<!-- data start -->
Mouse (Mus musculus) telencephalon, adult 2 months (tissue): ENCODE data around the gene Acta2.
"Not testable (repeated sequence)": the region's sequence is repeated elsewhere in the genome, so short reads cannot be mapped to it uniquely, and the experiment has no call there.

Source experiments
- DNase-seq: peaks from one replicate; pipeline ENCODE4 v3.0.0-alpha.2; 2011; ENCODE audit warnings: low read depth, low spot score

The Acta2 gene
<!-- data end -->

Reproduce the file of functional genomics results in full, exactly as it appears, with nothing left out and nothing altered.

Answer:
Mouse (Mus musculus) telencephalon, adult 2 months (tissue): ENCODE data around the gene Acta2.
"Not testable (repeated sequence)": the region's sequence is repeated elsewhere in the genome, so short reads cannot be mapped to it uniquely, and the experiment has no call there.

Source experiments
- DNase-seq: peaks from one replicate; pipeline ENCODE4 v3.0.0-alpha.2; 2011; ENCODE audit warnings: low read depth, low spot score

The Acta2 gene